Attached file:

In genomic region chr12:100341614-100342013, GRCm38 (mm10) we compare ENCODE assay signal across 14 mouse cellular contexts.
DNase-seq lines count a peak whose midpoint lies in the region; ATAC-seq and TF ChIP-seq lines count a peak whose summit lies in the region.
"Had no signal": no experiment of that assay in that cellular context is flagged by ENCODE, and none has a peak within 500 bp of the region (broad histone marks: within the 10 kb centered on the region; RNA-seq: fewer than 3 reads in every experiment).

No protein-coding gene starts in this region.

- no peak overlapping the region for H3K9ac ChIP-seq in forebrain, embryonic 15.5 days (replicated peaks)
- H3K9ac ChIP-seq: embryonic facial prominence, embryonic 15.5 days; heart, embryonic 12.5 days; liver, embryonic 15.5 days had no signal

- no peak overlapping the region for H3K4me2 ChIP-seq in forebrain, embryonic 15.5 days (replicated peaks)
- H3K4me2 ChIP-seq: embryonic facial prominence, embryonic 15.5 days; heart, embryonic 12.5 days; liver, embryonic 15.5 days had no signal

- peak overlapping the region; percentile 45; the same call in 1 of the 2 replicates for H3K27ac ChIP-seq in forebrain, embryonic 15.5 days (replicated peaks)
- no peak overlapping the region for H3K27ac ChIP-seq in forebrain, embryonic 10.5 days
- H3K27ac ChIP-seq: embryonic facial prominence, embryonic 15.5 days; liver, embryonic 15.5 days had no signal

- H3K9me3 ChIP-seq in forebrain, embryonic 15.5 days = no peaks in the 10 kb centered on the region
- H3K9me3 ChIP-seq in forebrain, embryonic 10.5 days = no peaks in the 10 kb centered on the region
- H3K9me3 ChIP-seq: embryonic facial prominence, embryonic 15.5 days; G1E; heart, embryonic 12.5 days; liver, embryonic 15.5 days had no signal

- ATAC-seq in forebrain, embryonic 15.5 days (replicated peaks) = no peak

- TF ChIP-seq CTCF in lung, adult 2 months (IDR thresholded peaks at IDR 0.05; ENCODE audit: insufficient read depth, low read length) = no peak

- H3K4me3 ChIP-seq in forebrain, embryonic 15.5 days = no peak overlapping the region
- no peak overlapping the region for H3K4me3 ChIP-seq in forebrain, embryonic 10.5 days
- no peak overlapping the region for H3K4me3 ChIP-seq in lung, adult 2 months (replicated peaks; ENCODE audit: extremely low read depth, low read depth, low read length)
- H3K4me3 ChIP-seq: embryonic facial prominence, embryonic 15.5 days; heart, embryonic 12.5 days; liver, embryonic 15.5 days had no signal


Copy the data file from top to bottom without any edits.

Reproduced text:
In genomic region chr12:100341614-100342013, GRCm38 (mm10) we compare ENCODE assay signal across 14 mouse cellular contexts.
DNase-seq lines count a peak whose midpoint lies in the region; ATAC-seq and TF ChIP-seq lines count a peak whose summit lies in the region.
"Had no signal": no experiment of that assay in that cellular context is flagged by ENCODE, and none has a peak within 500 bp of the region (broad histone marks: within the 10 kb centered on the region; RNA-seq: fewer than 3 reads in every experiment).

No protein-coding gene starts in this region.

- no peak overlapping the region for H3K9ac ChIP-seq in forebrain, embryonic 15.5 days (replicated peaks)
- H3K9ac ChIP-seq: embryonic facial prominence, embryonic 15.5 days; heart, embryonic 12.5 days; liver, embryonic 15.5 days had no signal

- no peak overlapping the region for H3K4me2 ChIP-seq in forebrain, embryonic 15.5 days (replicated peaks)
- H3K4me2 ChIP-seq: embryonic facial prominence, embryonic 15.5 days; heart, embryonic 12.5 days; liver, embryonic 15.5 days had no signal

- peak overlapping the region; percentile 45; the same call in 1 of the 2 replicates for H3K27ac ChIP-seq in forebrain, embryonic 15.5 days (replicated peaks)
- no peak overlapping the region for H3K27ac ChIP-seq in forebrain, embryonic 10.5 days
- H3K27ac ChIP-seq: embryonic facial prominence, embryonic 15.5 days; liver, embryonic 15.5 days had no signal

- H3K9me3 ChIP-seq in forebrain, embryonic 15.5 days = no peaks in the 10 kb centered on the region
- H3K9me3 ChIP-seq in forebrain, embryonic 10.5 days = no peaks in the 10 kb centered on the region
- H3K9me3 ChIP-seq: embryonic facial prominence, embryonic 15.5 days; G1E; heart, embryonic 12.5 days; liver, embryonic 15.5 days had no signal

- ATAC-seq in forebrain, embryonic 15.5 days (replicated peaks) = no peak

- TF ChIP-seq CTCF in lung, adult 2 months (IDR thresholded peaks at IDR 0.05; ENCODE audit: insufficient read depth, low read length) = no peak

- H3K4me3 ChIP-seq in forebrain, embryonic 15.5 days = no peak overlapping the region
- no peak overlapping the region for H3K4me3 ChIP-seq in forebrain, embryonic 10.5 days
- no peak overlapping the region for H3K4me3 ChIP-seq in lung, adult 2 months (replicated peaks; ENCODE audit: extremely low read depth, low read depth, low read length)
- H3K4me3 ChIP-seq: embryonic facial prominence, embryonic 15.5 days; heart, embryonic 12.5 days; liver, embryonic 15.5 days had no signal